Asbestos-related pleural diseases and pleural plaques


FAQs - your questions answered

As well as causing problems inside the lung, asbestos can cause conditions which affect the outside lining of the lung, known as the pleura. Such conditions include:

  • pleural plaques
  • pleural thickening, and
  • pleural effusions.

Pleural plaques are thickened patches on the lining of the chest and lung, caused by inhaling asbestos fibres. Pleural plaques are the most common, yet least threatening health condition associated with exposure to asbestos and may develop many years after exposure. Pleural plaques are markings that indicate past asbestos exposure.

Ordinarily, pleural plaques do not cause respiratory impairment and some people will go many years without having the condition diagnosed. In some cases though, usually when the plaques are particularly extensive, sufferers may experience shortness of breath and pain. Pleural plaques can also cause, or present as, pleural thickening. In many cases, the condition is detected when a sufferer undergoes a chest x-ray for an unrelated condition or as part of routine investigations where a patient has a known history of asbestos exposure.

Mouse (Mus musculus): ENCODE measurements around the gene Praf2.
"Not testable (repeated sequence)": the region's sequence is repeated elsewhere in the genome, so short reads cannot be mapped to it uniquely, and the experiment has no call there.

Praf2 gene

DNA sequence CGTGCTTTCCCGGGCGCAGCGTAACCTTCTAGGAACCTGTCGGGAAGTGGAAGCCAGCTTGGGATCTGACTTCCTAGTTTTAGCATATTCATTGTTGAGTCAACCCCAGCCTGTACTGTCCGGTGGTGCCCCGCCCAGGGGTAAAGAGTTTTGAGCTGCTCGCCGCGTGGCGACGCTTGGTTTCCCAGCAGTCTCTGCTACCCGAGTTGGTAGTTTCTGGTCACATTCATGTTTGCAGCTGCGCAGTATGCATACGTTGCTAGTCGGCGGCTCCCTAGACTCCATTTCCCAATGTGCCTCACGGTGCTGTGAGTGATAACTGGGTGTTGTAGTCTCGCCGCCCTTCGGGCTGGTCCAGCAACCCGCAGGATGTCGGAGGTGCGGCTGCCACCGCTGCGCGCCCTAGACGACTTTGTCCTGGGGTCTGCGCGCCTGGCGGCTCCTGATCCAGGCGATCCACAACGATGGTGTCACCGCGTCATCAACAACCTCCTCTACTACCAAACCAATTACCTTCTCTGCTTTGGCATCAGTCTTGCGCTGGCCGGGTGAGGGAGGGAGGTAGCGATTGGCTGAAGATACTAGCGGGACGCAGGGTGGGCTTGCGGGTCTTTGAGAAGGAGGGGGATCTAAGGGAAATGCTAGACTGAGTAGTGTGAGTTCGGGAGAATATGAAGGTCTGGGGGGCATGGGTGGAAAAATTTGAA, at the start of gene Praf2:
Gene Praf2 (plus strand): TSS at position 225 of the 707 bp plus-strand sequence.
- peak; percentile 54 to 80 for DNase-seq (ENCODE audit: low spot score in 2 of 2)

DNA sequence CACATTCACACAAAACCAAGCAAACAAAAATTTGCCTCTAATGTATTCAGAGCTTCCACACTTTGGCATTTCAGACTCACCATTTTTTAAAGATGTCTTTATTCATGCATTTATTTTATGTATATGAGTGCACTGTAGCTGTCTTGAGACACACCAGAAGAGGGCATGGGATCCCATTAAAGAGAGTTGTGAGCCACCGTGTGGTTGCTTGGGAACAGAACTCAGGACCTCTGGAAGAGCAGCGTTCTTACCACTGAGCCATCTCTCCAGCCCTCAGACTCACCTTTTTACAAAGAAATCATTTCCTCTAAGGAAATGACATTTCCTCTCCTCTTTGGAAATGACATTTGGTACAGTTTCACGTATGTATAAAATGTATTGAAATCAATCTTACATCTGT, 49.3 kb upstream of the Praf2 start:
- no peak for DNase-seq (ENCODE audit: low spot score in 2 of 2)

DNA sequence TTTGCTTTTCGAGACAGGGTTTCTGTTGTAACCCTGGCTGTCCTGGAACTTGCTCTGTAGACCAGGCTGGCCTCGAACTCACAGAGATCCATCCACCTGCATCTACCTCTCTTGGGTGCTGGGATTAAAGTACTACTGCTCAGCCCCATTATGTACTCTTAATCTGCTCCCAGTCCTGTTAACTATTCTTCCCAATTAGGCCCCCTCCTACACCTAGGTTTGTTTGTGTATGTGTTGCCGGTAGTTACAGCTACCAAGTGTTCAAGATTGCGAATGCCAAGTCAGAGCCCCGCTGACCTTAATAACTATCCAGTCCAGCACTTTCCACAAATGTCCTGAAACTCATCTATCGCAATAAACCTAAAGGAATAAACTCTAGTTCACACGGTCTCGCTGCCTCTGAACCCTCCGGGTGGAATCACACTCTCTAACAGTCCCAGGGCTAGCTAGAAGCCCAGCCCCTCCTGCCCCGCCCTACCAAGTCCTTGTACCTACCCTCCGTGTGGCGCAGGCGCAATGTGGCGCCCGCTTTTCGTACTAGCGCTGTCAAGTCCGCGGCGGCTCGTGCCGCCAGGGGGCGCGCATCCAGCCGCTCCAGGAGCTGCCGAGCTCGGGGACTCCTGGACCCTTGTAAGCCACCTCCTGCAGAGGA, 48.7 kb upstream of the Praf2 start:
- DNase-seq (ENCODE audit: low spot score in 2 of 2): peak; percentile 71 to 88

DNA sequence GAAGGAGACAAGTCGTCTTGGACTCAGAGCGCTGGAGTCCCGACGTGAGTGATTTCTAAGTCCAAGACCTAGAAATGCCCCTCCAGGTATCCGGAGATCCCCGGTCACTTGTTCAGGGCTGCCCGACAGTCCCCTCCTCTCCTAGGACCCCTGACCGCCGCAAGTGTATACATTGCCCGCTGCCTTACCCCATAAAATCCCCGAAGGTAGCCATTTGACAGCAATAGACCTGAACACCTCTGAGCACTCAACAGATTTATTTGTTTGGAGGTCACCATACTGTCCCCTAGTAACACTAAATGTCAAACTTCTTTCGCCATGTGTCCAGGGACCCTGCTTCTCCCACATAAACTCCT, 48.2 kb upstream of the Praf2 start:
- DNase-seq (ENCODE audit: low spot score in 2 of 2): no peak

As pleural plaques generally do not produce symptoms, treatment is generally not required. However, in the event that the condition causes respiratory impairment, treatment options are limited and unfortunately, there is no known cure for the condition.

It is generally accepted that pleural plaques are a benign condition that do not become cancerous. But, as pleural plaques are a marker of past asbestos exposure, the condition is associated with an increased likelihood of developing other asbestos-related diseases such as asbestosis and mesothelioma.

Pleural effusions are collections of fluid which accumulate between the outside of the lung and the chest wall. They can cause shortness of breath and chest pain. Asbestos exposure can cause pleural effusions, though these effusions can also have other causes, such as cardiac problems. Pleural effusions often require drainage if there has been asbestos exposure, and the fluid will usually be tested for malignancy to diagnose or exclude mesothelioma.

Note: This information is general in nature. Please consult your doctor about your health.